myki also automatically adjusts to the lowest fare depending on usage throughout the day. It’s extremely simple to use and I have noticed the people who bitch and moan about it the most are those who use it the least. I use it several times a day pretty much every day of the week (since the very beginning of the roll-out) and have NEVER encountered a problem. Some people have, sure. Some of those problems are myki’s fault. But there is no faultless ticketing system in operation anywhere and for the vast majority of commuters myki does the job swimmingly.

    It’s pretty simple – touch on and off on all train and bus services, touch on for trams (only need to touch off if traveling entirely in zone 2 on trams). Hold the card still on the myki reader for 0.6 seconds (some people are too impatient for this and INSIST on waving or swiping like an idiot, I want to throttle these people as they always exclaim “BLOODY MYKI” as they do so). That’s it. That’s all you need to know. Not rocket science but the way people carry on you’d think operating the card requires a PhD in Astrophysics.

    Anyway…

    Zone 3 was abolished before myki was introduced – why I do not know, but I assume it had something to do with MPs getting lots if complaints about the unjustifiably expensive fares being foisted on their constituents who lived in those areas.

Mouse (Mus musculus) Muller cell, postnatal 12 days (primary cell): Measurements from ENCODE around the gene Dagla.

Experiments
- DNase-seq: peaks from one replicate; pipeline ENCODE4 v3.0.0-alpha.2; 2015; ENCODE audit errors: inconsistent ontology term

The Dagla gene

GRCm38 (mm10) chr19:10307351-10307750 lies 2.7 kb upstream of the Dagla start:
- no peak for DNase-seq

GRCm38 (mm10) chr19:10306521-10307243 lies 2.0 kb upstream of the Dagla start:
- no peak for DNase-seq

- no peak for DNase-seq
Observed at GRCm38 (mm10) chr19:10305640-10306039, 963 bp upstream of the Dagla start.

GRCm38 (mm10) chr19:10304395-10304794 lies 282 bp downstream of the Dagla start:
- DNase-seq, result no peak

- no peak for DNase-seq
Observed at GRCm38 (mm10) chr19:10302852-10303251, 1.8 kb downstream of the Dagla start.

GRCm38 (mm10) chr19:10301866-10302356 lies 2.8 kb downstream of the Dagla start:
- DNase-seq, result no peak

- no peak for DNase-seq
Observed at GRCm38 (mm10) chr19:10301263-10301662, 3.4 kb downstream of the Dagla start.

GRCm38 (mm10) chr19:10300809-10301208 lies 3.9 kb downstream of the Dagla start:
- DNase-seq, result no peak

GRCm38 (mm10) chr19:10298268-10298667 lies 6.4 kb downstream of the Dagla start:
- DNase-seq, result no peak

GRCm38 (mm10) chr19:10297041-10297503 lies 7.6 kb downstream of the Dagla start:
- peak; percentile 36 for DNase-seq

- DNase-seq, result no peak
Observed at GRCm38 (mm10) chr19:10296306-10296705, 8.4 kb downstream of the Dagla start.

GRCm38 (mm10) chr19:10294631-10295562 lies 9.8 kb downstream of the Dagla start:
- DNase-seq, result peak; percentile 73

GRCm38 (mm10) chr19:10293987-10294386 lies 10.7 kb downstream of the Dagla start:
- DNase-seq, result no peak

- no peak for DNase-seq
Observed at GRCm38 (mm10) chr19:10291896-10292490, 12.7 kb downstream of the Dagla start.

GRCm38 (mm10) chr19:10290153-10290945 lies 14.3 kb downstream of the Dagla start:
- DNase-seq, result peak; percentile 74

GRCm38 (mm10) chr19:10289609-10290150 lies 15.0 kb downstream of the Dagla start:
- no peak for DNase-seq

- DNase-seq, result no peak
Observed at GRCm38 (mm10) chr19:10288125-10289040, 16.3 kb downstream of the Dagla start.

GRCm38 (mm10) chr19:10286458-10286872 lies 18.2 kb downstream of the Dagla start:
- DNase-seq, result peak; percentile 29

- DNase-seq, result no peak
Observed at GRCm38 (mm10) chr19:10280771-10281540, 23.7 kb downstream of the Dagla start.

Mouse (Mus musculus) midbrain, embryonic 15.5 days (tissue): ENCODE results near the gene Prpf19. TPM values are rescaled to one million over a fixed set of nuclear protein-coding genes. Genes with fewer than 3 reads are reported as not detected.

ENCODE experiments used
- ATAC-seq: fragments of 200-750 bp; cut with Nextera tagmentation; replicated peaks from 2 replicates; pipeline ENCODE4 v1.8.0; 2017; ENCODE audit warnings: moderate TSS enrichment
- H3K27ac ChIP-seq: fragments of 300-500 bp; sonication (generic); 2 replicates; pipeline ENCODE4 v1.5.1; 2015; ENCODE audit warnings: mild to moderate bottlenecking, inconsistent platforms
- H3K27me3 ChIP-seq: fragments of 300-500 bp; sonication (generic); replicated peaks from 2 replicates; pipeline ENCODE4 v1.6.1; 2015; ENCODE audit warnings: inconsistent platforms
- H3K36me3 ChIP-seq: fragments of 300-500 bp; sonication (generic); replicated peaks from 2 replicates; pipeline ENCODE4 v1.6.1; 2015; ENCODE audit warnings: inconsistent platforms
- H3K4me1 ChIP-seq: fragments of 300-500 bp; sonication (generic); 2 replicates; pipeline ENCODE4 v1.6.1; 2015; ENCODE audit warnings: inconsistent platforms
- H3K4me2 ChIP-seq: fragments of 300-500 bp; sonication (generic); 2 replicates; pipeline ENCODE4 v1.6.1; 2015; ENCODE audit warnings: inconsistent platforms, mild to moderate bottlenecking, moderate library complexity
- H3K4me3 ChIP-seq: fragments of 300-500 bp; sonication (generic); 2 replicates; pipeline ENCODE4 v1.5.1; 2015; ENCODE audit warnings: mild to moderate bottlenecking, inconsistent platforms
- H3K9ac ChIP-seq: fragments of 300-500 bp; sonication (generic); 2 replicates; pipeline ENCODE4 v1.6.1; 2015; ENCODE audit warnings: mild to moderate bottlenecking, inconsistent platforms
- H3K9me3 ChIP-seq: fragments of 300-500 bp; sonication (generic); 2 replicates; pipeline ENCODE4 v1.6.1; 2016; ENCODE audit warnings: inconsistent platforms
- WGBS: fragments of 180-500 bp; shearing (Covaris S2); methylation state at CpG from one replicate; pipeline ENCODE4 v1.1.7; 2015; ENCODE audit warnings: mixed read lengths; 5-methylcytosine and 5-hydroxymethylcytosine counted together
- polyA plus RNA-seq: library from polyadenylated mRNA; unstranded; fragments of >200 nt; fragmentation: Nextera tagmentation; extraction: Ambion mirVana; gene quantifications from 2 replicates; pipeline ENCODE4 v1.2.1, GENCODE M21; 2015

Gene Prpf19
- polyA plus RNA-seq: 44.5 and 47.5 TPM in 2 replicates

• 13
    Dr Fumbles McStupid
    Posted Tuesday, June 4, 2013 at 9:48 am | Permalink

    Zone 3 was abolished before myki was introduced – why I do not know, but I assume it had something to do with MPs getting lots if complaints about the unjustifiably expensive fares being foisted on their constituents who lived in those areas.

    Zone 3 was abolished around the same time as Vline fares were cut by 25 percent across the board. From memory this was just before the 2006 election so make of that what you will.

  • 14
    deblonay
    Posted Tuesday, June 4, 2013 at 12:58 pm | Permalink

    Tram system ticketing a kind of Myki madness
    ________________________________
    I was travelling recently on a tram in St Kilda Road when a party of US visitors ..cash in hand …boarded the tram to go to a
    function in Carlton at the Uni…no way could they get a single trip ticket..it’s just not on !

    At ihe next stop the ticket inspectors boarded and the US visitors were in deep trouble